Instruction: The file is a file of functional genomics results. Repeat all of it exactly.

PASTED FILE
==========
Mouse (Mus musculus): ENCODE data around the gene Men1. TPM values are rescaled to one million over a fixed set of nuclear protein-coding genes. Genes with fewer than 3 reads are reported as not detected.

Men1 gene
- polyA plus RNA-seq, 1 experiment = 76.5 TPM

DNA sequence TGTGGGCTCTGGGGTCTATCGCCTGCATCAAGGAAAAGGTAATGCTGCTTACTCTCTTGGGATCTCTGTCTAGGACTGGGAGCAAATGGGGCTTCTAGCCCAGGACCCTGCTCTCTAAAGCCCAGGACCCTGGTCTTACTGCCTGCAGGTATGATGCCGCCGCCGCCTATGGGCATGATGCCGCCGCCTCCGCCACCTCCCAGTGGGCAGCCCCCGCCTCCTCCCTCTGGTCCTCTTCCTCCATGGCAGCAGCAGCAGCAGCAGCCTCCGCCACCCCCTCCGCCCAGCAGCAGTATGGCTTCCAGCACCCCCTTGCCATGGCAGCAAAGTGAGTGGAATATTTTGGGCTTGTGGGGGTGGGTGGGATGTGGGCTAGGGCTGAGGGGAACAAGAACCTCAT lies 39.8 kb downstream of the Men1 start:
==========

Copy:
Mouse (Mus musculus): ENCODE data around the gene Men1. TPM values are rescaled to one million over a fixed set of nuclear protein-coding genes. Genes with fewer than 3 reads are reported as not detected.

Men1 gene
- polyA plus RNA-seq, 1 experiment = 76.5 TPM

DNA sequence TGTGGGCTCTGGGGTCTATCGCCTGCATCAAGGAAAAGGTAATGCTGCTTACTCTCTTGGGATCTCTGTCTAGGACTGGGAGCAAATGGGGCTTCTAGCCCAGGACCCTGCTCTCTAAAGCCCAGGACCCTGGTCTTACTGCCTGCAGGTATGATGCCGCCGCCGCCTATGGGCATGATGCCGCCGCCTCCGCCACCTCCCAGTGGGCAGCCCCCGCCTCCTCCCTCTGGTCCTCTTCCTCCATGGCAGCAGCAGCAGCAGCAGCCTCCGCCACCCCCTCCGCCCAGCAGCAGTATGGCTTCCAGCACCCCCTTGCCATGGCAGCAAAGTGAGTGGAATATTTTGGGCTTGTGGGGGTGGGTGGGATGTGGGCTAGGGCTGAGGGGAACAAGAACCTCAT lies 39.8 kb downstream of the Men1 start: